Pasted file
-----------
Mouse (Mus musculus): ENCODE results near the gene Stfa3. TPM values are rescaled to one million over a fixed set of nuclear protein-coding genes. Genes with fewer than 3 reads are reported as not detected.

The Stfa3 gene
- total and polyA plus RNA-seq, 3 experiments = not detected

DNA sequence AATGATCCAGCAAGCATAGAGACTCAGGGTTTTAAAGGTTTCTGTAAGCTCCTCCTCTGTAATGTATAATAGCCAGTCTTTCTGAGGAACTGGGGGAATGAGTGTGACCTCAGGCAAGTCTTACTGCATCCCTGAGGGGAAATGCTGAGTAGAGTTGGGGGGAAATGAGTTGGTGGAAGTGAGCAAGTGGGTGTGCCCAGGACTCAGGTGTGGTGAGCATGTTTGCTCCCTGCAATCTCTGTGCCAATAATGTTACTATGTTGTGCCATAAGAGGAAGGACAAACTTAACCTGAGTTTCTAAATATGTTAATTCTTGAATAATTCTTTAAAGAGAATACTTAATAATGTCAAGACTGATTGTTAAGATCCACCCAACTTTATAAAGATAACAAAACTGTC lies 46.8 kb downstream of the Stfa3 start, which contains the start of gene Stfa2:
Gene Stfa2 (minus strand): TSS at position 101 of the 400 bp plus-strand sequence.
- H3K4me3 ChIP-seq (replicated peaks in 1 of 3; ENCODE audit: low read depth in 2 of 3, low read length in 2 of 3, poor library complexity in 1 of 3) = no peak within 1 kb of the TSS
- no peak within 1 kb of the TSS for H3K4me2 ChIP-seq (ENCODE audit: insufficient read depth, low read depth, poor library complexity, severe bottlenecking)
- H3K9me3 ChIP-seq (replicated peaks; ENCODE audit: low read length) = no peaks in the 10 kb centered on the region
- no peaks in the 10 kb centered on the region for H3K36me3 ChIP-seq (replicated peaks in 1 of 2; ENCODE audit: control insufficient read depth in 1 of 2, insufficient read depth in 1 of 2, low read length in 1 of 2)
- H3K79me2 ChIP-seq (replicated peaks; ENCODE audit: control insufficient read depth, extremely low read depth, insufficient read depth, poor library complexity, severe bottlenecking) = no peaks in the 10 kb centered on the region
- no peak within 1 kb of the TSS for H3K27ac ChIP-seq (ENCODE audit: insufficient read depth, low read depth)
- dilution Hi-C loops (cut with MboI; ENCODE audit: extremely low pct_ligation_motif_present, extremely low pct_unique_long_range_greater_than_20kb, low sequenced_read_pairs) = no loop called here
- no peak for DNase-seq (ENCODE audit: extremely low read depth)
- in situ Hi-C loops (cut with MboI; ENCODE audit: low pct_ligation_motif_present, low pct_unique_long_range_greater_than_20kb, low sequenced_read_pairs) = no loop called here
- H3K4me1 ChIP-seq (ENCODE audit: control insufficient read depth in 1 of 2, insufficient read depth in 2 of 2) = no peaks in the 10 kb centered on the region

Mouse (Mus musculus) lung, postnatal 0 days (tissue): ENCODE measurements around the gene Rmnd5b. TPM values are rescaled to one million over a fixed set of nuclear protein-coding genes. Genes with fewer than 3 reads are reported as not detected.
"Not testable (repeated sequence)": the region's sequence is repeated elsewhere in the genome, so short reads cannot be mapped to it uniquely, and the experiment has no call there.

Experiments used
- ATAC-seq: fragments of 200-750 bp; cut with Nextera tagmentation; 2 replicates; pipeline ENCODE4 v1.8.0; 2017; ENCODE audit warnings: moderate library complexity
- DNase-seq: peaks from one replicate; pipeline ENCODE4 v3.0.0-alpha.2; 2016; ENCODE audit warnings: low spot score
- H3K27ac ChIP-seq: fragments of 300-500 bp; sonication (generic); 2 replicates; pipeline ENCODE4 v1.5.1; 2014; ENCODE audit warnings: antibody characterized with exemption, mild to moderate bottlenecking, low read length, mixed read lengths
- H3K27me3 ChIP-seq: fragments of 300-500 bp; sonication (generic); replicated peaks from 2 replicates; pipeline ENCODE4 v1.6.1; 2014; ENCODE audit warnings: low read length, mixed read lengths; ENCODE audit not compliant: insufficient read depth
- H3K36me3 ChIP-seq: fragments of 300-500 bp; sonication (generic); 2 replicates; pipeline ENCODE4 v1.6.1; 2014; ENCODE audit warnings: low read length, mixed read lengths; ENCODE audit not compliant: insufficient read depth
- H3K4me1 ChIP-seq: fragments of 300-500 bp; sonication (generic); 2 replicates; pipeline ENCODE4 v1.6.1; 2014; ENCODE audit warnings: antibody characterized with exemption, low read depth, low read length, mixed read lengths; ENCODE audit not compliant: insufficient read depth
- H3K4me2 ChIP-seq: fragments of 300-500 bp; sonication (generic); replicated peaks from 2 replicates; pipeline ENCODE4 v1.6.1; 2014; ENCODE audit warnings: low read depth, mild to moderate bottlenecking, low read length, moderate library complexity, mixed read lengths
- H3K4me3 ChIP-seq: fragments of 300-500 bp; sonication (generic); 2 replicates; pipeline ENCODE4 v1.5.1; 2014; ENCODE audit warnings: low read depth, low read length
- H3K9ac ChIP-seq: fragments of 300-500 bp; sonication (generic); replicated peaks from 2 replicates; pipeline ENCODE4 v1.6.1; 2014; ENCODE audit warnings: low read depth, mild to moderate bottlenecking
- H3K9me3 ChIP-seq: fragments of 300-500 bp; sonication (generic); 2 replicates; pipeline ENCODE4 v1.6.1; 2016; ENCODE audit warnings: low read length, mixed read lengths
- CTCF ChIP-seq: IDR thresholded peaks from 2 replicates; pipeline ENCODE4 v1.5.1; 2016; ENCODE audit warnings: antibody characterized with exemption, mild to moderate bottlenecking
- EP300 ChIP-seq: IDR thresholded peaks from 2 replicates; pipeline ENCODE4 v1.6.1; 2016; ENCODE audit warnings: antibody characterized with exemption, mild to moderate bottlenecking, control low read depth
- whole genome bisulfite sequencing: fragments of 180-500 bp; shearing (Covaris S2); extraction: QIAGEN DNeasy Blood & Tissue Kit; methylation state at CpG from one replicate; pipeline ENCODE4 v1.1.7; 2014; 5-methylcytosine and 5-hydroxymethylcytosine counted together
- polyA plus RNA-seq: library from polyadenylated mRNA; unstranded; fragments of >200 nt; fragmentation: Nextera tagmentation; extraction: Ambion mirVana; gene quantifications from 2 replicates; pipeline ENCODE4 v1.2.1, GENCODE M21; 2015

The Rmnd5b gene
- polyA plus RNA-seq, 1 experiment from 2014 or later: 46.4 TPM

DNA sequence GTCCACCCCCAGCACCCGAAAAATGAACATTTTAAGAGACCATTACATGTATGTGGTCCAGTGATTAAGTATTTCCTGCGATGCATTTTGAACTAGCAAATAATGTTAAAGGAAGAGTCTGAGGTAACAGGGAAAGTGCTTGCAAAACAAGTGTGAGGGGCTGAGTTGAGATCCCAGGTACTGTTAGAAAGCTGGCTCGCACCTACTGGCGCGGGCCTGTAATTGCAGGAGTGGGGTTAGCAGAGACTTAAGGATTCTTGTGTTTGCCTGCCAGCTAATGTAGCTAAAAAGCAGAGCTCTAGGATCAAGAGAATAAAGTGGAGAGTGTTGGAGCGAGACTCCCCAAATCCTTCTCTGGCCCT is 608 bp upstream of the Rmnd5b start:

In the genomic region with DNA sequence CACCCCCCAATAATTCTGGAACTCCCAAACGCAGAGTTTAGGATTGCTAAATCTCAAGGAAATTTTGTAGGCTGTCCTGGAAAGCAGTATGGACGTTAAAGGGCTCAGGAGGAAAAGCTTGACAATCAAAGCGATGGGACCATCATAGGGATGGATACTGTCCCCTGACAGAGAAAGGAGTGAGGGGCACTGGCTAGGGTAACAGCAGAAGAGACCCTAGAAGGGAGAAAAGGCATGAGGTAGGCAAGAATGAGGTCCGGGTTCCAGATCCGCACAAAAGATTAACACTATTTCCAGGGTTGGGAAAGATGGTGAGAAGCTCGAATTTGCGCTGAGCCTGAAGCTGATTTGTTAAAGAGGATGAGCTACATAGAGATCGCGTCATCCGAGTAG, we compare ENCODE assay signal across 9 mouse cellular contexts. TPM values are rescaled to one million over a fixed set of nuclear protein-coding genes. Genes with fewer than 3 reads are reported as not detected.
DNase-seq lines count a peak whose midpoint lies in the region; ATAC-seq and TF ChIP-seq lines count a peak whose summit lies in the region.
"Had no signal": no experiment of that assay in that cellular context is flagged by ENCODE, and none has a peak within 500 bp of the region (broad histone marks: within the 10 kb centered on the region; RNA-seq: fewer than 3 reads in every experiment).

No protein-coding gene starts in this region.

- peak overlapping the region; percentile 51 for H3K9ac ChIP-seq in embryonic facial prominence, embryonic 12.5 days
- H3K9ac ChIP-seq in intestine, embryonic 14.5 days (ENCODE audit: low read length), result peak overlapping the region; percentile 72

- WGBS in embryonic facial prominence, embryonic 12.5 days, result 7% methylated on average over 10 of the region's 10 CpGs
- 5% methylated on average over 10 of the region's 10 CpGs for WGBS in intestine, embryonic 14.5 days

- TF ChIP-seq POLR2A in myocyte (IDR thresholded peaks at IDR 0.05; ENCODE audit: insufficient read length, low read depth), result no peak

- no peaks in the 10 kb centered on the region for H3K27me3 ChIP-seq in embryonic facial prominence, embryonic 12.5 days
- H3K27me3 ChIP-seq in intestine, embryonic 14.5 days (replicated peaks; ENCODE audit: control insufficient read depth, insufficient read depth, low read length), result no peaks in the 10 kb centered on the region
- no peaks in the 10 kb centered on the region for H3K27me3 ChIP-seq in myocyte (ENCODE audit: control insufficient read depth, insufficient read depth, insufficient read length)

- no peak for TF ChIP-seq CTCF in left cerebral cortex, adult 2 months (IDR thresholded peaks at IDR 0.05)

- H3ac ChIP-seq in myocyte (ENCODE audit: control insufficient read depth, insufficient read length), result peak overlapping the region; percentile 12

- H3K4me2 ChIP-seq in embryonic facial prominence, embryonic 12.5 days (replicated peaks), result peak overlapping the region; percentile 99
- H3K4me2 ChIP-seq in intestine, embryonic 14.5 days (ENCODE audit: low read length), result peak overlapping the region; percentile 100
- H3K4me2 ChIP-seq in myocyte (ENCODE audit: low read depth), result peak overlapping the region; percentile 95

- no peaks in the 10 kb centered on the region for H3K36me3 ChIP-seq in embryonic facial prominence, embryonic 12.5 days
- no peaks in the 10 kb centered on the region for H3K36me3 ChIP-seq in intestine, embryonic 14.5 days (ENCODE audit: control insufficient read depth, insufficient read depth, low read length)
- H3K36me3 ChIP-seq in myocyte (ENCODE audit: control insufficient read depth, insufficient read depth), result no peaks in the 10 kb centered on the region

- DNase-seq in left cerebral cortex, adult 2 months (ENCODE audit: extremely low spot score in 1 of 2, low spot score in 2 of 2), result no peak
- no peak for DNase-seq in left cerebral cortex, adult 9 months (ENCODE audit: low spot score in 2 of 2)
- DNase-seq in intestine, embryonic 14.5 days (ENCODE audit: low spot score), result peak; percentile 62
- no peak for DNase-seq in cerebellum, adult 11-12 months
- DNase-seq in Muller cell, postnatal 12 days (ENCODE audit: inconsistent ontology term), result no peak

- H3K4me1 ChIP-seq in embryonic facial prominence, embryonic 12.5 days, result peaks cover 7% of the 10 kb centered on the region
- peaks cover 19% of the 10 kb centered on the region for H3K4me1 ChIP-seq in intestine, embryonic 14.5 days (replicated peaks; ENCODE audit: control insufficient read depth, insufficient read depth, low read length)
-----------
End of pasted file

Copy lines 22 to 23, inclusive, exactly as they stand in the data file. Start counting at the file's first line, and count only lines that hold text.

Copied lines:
- H3K27me3 ChIP-seq: fragments of 300-500 bp; sonication (generic); replicated peaks from 2 replicates; pipeline ENCODE4 v1.6.1; 2014; ENCODE audit warnings: low read length, mixed read lengths; ENCODE audit not compliant: insufficient read depth
- H3K36me3 ChIP-seq: fragments of 300-500 bp; sonication (generic); 2 replicates; pipeline ENCODE4 v1.6.1; 2014; ENCODE audit warnings: low read length, mixed read lengths; ENCODE audit not compliant: insufficient read depth